Overall this is a useful report which highlights many of the key challenges facing social care in Wales. However there is little evidence that the Welsh Government is in a position to move toward an fully integrated “health and care service” free at the point of use or that it is likely to seek the devolution of the administration welfare benefits service which could allow for a more innovative proposals for the paying for the care of older people in Wales.

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SHA Wales

 

‘LEGISLATION WATCH WALES’ – October 2018

Health and Social Care Briefing

Acts

Additional Learning Needs and Education Tribunal (Wales) Act 2018

http://www.senedd.assembly.wales/mgIssueHistoryHome.aspx?IId=16496

The Act makes provision for a new statutory framework for supporting children and young people with additional learning needs. This is to replace existing legislation surrounding special educational needs and the assessment of children and young people with learning difficulties and / or disabilities in post-16 education and training.

The Act also continues the existence of the Special Educational Needs Tribunal for Wales and provides for children, their parents and young people to appeal to it against decisions made in relation to their or their child’s additional learning needs, but renames it the Education Tribunal for Wales

The Bill was introduced on 12 December 2016. Royal Assent was given on 24 January 2018.

Abolition of the Right to Buy and Associated Rights (Wales) Act

http://www.senedd.assembly.wales/mgIssueHistoryHome.aspx?IId=17260

According to the Explanatory Memorandum accompanying the Act, the purpose and intended effect of the Act is to end all variations of the Right to Buy and the Right to Acquire.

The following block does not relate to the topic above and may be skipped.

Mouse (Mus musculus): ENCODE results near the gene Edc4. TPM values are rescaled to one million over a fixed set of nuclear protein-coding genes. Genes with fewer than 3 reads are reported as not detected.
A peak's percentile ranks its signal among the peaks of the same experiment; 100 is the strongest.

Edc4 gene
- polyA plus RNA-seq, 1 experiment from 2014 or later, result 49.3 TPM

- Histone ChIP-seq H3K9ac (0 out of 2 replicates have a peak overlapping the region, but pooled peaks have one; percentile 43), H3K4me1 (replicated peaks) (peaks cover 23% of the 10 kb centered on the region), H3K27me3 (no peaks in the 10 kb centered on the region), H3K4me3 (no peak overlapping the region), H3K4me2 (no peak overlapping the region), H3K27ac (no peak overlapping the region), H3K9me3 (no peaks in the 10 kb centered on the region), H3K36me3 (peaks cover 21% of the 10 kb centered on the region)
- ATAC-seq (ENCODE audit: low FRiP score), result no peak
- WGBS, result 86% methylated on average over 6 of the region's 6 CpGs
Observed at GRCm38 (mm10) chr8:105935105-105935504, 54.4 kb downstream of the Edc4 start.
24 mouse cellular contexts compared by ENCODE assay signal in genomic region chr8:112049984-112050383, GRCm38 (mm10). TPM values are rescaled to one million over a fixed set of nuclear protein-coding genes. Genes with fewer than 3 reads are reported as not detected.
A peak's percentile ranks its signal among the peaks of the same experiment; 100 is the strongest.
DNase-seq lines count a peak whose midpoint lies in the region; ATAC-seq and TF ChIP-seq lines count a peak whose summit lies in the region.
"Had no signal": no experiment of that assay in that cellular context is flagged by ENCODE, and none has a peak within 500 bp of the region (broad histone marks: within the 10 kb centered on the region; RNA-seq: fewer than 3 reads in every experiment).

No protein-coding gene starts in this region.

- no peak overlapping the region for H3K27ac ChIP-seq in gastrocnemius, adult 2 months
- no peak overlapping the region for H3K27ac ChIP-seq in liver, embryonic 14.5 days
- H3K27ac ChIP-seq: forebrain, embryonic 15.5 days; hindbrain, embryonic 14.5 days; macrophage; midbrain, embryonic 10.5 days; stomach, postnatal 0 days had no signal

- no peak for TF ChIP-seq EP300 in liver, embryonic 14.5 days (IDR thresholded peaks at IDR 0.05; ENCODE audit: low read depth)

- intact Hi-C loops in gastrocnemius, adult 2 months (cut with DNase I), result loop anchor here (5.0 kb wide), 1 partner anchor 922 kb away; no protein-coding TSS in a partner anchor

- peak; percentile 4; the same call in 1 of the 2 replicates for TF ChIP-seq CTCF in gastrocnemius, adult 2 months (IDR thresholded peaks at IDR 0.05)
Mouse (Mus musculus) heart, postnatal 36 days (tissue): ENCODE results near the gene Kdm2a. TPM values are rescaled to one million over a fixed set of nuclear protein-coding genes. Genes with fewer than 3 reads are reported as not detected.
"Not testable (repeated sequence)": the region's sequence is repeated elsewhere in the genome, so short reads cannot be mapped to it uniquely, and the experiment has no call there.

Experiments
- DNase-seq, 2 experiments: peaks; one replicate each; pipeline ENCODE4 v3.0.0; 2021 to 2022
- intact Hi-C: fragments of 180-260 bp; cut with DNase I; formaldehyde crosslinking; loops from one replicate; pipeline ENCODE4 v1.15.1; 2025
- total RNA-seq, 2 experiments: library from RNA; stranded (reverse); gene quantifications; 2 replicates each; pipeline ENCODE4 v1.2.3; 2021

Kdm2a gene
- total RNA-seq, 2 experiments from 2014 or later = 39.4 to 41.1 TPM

The key purposes of the Act are to:

  • abolish the right of eligible secure tenants to buy their home at a discount under Part 5 of the Housing Act 1985 (Right to Buy);
  • abolish the preserved right of eligible former secure tenants to buy their home at a discount under section 171A of the Housing Act 1985 (Preserved Right to Buy);
  • abolish the right of eligible assured or secure tenants of a registered social landlord or private registered provider to acquire their home at a discount under section 16 of the Housing Act 1996 (Right to Acquire);
  • encourage social landlords to build or acquire new homes for rent, the Right to Buy, Preserved Right to Buy and Right to Acquire will not be exercisable by tenants who move into new social housing stock more than two months after the Bill receives Royal Assent, subject to certain exceptions;
  • provide for at least one year after the Bill receives Royal Assent before the abolition of the Right to Buy, Preserved Right to Buy and Right to Acquire for existing social housing stock comes into force.

Further detail about the Act can be found in its accompanying Explanatory Memorandum.

The Bill was introduced on 13 March 2017. Royal Assent was given on 24 January 2018.

Public Health (Minimum Price for Alcohol) Wales Act

http://www.senedd.assembly.wales/mgIssueHistoryHome.aspx?IId=20029

The Act provides for a minimum price for the sale and supply of alcohol in Wales by certain persons and makes it an offence for alcohol to be sold or supplied below that price.

The Act includes provision for:

  • the formula for calculating the applicable minimum price for alcohol by multiplying the percentage strength of the alcohol, its volume and the minimum unit price (MUP);
  • powers for Welsh Ministers to make subordinate legislation to specify the MUP;